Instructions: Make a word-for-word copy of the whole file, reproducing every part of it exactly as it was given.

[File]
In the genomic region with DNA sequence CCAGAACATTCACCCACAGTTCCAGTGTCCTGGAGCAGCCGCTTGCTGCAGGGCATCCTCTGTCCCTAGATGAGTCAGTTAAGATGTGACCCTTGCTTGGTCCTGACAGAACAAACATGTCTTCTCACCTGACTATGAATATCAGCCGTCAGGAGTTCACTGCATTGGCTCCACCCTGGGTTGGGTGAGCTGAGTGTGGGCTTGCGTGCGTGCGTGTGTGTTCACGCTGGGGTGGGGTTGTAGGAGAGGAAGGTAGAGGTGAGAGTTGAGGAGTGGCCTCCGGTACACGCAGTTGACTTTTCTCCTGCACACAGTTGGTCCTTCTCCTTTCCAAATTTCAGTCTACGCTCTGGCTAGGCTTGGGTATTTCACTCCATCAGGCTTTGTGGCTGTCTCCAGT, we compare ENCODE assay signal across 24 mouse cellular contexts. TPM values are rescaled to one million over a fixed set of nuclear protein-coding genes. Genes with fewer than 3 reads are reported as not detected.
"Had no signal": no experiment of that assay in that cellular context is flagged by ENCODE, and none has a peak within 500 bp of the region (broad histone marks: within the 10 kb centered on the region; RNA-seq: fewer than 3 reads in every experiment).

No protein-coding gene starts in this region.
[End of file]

In the genomic region with DNA sequence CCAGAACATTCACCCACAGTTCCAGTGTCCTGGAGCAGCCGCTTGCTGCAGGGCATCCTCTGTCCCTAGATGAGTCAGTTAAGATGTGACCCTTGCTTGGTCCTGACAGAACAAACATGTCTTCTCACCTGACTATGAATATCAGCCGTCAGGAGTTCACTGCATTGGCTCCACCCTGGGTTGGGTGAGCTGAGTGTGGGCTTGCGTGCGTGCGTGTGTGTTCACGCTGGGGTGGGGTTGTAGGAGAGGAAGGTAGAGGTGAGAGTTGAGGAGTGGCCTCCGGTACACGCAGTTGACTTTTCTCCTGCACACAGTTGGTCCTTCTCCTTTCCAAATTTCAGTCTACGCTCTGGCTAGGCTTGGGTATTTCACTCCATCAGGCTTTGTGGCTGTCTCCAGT, we compare ENCODE assay signal across 24 mouse cellular contexts. TPM values are rescaled to one million over a fixed set of nuclear protein-coding genes. Genes with fewer than 3 reads are reported as not detected.
"Had no signal": no experiment of that assay in that cellular context is flagged by ENCODE, and none has a peak within 500 bp of the region (broad histone marks: within the 10 kb centered on the region; RNA-seq: fewer than 3 reads in every experiment).

No protein-coding gene starts in this region.